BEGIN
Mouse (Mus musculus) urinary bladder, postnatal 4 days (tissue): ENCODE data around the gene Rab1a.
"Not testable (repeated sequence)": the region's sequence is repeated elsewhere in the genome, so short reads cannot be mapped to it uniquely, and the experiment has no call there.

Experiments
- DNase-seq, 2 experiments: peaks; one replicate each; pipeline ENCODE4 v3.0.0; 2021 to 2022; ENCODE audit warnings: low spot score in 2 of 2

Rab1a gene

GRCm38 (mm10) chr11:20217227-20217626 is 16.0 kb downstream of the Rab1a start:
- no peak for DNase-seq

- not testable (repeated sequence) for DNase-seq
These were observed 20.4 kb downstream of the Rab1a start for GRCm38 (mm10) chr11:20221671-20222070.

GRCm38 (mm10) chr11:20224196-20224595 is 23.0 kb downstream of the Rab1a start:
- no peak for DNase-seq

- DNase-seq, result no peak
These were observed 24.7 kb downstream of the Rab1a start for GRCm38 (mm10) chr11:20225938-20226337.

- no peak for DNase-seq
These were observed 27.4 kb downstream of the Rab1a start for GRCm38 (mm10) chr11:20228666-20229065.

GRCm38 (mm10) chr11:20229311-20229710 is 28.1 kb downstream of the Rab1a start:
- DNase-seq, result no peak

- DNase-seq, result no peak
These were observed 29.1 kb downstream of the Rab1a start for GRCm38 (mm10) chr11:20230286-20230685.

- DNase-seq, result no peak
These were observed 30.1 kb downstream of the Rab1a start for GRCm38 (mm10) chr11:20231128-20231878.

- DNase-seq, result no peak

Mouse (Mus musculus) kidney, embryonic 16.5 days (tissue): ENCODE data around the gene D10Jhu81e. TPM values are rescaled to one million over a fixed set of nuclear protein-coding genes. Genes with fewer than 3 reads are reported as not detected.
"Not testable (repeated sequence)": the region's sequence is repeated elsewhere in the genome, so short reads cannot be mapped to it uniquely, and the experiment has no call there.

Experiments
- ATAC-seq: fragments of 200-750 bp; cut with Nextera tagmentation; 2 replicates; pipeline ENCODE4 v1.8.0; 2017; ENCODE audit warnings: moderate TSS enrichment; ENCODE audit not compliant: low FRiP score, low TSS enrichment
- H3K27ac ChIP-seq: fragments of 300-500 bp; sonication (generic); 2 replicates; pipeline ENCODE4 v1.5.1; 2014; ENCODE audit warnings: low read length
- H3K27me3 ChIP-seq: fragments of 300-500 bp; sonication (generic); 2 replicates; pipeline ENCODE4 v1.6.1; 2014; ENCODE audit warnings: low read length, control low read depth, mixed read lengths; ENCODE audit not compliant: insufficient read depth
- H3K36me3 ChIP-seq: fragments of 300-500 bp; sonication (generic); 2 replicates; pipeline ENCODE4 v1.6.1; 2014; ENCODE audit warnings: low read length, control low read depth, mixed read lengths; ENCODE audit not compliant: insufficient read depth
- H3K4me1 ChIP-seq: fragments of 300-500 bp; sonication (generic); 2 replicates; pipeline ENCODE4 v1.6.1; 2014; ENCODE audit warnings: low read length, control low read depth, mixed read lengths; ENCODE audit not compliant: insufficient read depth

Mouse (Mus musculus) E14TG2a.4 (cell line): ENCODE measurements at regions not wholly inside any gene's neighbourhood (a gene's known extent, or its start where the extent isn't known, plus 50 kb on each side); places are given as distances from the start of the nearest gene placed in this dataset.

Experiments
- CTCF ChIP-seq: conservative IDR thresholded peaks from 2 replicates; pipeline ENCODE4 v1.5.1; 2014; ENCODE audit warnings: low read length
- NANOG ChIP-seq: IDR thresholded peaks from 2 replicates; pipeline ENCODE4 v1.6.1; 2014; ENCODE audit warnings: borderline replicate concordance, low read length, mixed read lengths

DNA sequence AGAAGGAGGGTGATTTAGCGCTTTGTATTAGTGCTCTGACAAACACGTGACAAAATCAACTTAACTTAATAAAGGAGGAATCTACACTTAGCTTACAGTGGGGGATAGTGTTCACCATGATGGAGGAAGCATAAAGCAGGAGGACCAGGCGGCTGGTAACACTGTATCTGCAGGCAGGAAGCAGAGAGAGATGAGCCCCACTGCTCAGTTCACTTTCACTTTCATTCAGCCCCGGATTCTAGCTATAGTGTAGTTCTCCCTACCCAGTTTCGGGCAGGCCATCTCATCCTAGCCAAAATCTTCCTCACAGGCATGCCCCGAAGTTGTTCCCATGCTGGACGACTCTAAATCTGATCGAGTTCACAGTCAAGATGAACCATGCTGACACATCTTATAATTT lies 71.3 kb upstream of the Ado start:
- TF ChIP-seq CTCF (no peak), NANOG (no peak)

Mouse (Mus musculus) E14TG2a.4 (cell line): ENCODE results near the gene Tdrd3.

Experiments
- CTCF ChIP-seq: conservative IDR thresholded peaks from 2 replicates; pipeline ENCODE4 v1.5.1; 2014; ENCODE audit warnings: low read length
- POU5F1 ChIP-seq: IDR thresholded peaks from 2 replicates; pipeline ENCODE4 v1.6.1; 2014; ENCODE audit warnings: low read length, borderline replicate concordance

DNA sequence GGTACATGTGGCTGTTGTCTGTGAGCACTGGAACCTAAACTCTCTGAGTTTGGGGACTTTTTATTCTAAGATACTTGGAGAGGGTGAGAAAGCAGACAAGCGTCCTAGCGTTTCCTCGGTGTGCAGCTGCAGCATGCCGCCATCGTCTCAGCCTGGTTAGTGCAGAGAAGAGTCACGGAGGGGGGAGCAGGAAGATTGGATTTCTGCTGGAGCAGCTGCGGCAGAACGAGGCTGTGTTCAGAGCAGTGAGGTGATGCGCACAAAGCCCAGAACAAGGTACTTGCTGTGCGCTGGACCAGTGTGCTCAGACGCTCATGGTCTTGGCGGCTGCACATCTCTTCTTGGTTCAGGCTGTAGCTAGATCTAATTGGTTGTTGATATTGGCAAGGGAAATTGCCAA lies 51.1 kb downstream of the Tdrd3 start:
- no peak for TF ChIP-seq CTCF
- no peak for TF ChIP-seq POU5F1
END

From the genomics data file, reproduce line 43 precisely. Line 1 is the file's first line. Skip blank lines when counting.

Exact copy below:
- no peak for TF ChIP-seq POU5F1